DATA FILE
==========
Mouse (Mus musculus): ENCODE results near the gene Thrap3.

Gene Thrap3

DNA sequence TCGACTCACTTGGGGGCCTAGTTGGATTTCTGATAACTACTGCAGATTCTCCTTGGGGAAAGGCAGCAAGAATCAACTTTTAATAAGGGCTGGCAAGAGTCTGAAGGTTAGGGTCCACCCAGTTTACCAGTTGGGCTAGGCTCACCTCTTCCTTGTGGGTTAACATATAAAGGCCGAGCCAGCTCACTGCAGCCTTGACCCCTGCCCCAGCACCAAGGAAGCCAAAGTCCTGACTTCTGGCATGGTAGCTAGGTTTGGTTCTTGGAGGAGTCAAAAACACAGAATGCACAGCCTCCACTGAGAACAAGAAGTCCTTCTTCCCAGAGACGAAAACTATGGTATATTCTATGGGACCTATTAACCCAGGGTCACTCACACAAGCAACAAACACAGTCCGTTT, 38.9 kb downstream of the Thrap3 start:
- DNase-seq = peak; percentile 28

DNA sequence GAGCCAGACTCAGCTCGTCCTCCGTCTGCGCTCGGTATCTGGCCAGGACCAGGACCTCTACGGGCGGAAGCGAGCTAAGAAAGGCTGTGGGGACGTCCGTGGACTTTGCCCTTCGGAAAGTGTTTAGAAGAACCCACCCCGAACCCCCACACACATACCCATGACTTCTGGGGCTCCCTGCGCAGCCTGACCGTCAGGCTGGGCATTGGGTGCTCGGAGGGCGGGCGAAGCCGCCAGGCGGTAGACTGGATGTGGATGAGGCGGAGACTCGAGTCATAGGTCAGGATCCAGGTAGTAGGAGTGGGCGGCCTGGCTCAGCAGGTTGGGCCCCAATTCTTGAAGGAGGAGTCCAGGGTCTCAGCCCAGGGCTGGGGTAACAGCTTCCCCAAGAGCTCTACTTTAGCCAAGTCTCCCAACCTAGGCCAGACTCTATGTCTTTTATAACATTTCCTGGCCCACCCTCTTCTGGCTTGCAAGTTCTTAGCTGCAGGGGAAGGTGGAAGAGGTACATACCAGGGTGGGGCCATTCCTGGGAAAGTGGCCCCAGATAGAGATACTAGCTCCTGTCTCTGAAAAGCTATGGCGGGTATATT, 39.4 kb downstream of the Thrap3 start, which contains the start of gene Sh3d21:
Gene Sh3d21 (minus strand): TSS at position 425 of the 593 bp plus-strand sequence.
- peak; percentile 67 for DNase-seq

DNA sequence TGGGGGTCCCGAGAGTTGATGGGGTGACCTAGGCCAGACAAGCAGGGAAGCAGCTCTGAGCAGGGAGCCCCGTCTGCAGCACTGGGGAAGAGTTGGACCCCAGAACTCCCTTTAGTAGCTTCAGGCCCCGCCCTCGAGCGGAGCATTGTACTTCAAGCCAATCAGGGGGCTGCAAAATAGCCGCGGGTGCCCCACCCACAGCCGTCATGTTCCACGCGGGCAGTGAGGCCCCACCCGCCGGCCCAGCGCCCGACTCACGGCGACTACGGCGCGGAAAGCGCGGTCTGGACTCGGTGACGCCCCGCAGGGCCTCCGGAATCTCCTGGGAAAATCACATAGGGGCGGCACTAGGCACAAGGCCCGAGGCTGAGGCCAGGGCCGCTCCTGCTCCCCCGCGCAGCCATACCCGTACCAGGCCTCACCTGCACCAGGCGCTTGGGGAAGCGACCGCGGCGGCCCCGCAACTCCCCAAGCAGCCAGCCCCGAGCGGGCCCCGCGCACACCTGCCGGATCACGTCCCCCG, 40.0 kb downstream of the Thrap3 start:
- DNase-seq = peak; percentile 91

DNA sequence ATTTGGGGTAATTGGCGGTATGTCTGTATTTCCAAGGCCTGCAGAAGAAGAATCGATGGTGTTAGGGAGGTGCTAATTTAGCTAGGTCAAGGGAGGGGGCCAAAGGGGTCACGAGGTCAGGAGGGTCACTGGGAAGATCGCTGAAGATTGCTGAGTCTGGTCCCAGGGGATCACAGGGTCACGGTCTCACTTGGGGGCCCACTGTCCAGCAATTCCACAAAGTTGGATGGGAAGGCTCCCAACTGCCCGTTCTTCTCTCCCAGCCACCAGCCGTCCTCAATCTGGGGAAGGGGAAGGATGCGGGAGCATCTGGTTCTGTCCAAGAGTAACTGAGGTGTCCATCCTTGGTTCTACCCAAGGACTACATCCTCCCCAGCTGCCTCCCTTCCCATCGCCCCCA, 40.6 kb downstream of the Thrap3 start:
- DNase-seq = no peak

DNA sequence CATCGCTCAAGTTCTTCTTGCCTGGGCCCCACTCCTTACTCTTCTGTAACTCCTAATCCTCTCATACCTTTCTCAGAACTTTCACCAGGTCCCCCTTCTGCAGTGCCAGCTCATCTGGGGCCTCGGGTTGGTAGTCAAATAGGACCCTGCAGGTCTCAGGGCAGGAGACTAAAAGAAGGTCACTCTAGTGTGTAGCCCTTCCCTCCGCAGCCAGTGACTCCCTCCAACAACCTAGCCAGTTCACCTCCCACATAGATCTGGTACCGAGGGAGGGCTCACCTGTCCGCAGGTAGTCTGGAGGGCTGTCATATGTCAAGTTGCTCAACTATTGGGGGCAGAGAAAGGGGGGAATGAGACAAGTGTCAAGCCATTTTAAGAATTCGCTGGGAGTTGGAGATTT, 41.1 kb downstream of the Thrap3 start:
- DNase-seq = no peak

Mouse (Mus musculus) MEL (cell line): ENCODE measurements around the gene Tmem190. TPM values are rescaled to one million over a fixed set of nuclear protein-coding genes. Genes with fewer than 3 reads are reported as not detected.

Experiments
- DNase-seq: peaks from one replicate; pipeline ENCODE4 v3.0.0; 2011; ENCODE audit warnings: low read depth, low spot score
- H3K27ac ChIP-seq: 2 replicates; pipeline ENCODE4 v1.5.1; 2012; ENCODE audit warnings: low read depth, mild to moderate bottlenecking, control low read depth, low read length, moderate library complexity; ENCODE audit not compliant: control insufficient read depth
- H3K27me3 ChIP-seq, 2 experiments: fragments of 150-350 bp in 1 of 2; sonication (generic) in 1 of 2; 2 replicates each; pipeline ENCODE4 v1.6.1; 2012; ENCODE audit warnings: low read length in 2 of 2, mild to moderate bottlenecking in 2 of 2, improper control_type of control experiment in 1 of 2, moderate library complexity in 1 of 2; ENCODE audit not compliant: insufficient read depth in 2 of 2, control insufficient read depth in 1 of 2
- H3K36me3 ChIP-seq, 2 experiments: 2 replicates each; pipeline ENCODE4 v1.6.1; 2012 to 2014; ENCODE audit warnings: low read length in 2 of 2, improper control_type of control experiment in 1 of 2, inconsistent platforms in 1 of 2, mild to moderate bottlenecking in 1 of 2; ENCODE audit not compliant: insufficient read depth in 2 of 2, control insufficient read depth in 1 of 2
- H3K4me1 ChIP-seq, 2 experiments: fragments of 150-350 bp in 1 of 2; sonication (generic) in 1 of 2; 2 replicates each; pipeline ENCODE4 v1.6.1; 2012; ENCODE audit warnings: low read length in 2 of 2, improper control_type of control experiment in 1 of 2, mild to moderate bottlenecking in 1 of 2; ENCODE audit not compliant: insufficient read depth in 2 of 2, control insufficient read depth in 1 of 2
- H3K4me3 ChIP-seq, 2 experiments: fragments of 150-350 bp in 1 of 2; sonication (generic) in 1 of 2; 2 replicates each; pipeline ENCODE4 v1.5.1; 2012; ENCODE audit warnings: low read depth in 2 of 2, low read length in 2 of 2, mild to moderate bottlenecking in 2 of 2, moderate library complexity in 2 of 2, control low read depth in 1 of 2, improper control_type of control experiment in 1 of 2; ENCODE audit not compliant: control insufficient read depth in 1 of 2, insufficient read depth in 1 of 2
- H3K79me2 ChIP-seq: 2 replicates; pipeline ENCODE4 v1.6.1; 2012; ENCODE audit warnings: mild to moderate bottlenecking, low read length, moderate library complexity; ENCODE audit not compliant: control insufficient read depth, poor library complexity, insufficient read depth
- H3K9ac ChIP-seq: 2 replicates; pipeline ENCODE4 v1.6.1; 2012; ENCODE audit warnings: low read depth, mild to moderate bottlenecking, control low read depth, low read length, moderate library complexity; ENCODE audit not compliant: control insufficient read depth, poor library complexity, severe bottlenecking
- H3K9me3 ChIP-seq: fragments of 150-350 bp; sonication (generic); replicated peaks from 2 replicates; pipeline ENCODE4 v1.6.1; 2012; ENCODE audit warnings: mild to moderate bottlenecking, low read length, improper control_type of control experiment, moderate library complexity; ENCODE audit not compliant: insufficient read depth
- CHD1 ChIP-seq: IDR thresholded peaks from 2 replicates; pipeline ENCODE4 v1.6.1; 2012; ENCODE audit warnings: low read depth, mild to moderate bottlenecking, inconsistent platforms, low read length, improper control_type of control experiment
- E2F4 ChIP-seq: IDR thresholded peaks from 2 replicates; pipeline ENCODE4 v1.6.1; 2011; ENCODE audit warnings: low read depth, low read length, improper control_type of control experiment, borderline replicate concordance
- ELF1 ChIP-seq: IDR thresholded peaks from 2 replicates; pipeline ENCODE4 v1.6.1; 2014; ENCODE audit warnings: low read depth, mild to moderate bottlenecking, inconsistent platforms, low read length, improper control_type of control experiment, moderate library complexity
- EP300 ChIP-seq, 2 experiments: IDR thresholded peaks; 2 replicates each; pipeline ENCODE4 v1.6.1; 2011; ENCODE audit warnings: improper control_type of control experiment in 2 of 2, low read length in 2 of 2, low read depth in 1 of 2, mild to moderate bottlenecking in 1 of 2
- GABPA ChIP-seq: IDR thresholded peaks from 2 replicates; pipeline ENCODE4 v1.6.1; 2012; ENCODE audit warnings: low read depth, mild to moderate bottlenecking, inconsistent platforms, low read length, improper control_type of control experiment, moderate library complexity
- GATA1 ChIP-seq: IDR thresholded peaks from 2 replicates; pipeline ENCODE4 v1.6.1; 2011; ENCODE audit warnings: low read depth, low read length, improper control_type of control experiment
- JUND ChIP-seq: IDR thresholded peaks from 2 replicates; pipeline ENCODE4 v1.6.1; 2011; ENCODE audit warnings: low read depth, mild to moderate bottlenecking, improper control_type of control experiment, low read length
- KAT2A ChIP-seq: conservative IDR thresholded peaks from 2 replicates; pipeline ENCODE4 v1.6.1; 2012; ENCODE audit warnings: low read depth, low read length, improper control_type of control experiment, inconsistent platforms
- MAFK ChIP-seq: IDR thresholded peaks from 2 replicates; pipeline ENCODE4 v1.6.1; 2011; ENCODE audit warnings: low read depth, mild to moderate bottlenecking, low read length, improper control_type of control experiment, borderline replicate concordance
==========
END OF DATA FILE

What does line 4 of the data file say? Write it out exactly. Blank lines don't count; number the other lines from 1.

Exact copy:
- DNase-seq = peak; percentile 28